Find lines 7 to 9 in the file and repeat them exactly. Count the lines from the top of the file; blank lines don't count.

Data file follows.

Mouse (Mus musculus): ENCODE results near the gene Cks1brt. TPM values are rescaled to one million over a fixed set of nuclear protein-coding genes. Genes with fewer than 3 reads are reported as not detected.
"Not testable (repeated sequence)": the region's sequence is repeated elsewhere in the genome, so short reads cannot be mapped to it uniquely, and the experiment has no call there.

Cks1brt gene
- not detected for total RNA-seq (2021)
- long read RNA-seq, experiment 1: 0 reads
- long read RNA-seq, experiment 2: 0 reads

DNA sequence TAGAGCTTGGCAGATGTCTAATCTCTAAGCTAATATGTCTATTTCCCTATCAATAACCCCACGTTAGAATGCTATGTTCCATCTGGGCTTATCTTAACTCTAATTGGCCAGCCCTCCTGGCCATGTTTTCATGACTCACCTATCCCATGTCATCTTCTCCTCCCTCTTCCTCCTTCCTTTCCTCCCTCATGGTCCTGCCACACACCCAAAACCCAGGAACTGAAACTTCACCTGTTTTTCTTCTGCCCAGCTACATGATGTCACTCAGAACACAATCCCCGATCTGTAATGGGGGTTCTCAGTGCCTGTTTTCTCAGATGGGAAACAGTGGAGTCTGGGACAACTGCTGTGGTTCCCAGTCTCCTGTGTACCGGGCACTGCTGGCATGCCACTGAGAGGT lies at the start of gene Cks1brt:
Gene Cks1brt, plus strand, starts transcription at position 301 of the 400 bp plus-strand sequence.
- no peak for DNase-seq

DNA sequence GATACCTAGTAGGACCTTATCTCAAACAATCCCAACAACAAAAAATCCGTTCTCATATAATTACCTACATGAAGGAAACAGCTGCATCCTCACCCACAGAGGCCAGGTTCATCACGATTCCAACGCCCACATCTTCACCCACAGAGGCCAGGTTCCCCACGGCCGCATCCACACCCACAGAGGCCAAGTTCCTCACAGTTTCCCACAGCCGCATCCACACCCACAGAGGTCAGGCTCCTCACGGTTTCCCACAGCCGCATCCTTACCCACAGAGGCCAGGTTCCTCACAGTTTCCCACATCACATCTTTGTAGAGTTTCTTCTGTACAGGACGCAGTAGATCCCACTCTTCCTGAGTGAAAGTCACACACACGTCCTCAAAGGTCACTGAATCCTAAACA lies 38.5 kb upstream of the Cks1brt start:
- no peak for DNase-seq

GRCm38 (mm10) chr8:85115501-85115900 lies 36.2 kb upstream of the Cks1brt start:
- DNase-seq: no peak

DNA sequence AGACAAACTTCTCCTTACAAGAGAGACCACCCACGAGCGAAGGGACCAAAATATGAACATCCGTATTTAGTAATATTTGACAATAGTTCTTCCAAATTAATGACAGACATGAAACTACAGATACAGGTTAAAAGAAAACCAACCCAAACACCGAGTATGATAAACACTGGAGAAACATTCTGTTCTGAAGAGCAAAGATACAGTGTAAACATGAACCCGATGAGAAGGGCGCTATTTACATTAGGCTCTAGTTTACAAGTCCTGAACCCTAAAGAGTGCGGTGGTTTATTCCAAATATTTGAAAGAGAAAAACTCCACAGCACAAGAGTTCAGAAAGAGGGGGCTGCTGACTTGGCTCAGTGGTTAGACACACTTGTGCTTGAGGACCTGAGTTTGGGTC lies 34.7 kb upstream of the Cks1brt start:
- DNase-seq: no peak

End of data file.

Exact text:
DNA sequence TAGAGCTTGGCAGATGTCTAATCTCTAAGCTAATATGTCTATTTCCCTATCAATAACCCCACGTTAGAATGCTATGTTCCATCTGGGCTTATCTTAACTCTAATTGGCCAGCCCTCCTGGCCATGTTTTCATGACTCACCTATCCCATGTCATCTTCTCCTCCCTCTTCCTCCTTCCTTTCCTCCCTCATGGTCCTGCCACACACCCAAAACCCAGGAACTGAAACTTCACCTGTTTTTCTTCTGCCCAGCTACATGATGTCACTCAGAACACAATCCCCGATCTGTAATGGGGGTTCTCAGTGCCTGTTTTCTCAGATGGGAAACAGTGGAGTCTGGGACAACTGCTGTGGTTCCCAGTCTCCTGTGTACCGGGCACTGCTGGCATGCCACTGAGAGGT lies at the start of gene Cks1brt:
Gene Cks1brt, plus strand, starts transcription at position 301 of the 400 bp plus-strand sequence.
- no peak for DNase-seq